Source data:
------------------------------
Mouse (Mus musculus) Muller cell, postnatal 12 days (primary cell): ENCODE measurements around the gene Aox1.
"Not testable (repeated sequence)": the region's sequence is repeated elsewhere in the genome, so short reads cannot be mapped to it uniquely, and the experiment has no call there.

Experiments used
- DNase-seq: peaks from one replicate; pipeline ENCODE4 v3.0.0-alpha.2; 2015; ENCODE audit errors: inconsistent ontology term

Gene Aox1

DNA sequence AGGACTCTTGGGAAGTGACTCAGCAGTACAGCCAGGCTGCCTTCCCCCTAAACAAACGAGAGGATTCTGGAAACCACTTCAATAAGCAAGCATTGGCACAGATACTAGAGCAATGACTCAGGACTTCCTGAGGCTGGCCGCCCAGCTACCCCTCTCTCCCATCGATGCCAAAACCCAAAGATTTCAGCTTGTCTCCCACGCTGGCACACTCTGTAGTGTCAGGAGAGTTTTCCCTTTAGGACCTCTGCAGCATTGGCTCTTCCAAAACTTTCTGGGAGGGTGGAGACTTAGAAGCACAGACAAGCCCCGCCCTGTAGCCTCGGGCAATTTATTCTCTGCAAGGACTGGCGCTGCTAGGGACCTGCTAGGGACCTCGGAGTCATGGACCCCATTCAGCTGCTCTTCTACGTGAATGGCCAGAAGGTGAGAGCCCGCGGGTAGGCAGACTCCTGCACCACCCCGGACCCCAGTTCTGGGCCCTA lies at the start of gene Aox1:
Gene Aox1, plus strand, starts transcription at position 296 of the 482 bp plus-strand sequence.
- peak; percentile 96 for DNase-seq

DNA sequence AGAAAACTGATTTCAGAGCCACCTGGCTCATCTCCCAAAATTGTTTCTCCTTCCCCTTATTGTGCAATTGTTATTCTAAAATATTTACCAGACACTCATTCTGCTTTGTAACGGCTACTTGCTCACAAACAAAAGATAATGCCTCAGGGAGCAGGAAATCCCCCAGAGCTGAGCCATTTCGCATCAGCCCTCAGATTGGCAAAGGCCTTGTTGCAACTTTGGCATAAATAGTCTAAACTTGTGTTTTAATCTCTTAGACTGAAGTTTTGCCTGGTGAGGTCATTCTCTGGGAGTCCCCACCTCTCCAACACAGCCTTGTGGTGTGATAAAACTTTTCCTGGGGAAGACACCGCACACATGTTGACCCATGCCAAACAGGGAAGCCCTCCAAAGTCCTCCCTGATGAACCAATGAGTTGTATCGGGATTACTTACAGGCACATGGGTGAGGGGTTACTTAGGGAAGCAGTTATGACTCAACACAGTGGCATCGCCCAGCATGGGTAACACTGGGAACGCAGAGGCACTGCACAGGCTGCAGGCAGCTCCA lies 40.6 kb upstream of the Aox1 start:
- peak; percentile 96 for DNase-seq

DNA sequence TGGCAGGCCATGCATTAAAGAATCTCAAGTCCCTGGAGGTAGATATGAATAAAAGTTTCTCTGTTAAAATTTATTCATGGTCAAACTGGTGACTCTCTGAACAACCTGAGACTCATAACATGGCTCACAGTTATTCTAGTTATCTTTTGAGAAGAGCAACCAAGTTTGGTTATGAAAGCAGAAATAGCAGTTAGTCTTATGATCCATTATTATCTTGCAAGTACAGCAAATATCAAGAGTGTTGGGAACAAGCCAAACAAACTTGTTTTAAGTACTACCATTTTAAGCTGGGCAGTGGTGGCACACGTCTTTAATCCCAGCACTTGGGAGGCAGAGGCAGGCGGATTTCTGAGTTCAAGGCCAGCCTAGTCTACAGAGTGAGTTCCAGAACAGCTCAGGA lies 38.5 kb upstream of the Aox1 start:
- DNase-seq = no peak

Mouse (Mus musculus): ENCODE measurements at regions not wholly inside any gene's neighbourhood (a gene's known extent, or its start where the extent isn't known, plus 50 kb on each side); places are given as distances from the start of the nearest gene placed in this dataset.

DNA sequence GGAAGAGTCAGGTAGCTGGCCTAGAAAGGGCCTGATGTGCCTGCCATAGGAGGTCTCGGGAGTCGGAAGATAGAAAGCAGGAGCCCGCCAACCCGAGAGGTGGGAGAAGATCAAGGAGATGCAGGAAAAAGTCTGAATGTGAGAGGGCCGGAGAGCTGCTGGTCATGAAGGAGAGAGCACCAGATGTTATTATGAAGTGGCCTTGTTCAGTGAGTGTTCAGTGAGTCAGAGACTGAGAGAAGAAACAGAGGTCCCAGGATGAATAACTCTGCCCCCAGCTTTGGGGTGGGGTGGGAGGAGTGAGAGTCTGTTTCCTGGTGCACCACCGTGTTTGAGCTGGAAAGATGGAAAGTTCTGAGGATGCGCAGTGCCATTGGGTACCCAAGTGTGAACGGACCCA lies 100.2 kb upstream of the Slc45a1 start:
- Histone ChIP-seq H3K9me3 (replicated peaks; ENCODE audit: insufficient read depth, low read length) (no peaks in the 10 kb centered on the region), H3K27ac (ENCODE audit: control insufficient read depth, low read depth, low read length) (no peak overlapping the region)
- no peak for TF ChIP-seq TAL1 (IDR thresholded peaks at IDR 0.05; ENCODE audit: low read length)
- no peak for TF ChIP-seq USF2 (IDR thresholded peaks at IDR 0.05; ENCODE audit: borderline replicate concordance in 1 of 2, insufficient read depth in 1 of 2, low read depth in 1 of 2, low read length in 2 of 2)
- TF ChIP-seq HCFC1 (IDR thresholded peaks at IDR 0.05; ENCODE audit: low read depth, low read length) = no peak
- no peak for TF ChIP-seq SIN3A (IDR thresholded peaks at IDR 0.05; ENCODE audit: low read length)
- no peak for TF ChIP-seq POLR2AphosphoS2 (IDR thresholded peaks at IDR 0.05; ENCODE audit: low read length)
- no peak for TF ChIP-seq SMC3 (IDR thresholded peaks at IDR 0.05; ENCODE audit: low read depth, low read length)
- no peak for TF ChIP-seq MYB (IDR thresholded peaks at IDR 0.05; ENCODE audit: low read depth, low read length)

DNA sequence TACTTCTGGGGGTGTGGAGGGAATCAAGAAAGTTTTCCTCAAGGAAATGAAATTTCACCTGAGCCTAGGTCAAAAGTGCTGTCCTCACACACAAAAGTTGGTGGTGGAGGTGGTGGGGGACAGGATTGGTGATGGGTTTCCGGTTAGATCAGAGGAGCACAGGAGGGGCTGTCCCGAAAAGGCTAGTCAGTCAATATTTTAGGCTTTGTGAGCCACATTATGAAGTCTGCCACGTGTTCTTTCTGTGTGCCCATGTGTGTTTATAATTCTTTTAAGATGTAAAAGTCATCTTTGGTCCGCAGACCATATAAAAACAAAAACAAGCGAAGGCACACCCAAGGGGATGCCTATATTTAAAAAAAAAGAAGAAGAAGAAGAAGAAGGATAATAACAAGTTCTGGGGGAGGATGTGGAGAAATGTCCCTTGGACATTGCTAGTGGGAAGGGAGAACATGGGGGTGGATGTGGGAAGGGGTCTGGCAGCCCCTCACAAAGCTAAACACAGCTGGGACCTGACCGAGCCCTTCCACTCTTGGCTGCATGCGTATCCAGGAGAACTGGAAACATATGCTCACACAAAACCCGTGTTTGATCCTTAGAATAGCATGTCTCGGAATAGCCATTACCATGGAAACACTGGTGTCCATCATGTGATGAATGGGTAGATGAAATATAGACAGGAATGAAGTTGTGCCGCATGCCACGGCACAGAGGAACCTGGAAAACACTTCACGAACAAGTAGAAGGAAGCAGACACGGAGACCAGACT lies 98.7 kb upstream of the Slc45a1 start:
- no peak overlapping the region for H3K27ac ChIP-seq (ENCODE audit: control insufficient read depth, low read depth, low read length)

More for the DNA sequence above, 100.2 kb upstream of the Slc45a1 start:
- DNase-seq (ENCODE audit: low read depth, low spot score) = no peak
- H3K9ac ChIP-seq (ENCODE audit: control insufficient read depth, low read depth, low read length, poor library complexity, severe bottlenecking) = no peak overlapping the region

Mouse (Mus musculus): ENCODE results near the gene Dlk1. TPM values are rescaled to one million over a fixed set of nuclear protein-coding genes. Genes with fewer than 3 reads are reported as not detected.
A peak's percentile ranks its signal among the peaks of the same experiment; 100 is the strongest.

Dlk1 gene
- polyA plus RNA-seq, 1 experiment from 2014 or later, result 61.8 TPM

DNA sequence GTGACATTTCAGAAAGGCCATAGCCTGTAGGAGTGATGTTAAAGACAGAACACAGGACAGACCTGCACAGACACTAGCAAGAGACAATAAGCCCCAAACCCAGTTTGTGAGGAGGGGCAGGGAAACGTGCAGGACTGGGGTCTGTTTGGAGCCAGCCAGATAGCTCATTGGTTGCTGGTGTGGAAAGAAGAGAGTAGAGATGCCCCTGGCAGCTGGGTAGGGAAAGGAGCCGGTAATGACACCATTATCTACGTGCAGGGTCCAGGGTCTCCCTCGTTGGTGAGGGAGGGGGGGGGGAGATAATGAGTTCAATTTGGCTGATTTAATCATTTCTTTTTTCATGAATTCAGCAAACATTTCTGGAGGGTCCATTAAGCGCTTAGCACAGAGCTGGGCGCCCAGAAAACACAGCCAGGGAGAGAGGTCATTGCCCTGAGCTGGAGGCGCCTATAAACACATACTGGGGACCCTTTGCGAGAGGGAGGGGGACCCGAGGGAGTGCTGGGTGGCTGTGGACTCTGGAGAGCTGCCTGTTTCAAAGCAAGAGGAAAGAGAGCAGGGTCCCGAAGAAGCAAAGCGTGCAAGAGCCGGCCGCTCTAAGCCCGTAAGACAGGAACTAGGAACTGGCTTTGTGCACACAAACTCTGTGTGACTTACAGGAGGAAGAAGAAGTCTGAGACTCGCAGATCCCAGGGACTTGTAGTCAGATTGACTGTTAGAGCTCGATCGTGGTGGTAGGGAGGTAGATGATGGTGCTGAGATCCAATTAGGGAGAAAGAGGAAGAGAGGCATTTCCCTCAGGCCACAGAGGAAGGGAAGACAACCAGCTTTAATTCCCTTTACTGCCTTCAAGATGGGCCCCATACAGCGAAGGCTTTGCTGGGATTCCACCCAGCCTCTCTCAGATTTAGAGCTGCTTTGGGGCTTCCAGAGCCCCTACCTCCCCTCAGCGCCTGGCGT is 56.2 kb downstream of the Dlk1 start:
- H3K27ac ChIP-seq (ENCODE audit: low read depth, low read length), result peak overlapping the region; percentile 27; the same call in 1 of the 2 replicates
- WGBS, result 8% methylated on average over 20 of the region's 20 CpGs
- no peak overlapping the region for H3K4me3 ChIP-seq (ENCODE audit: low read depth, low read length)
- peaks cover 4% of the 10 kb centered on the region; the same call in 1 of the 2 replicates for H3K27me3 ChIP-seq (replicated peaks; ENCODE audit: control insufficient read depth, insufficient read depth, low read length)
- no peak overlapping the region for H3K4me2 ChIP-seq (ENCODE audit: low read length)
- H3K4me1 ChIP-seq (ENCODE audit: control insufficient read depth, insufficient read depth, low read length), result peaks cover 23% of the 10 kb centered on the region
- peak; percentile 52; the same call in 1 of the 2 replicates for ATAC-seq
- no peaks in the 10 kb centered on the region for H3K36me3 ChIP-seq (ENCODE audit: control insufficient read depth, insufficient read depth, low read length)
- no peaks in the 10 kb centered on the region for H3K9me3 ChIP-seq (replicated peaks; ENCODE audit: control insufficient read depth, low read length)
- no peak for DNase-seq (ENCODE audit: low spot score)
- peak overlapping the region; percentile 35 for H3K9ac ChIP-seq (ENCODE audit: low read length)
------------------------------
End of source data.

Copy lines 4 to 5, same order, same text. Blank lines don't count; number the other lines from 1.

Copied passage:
- DNase-seq: peaks from one replicate; pipeline ENCODE4 v3.0.0-alpha.2; 2015; ENCODE audit errors: inconsistent ontology term

Gene Aox1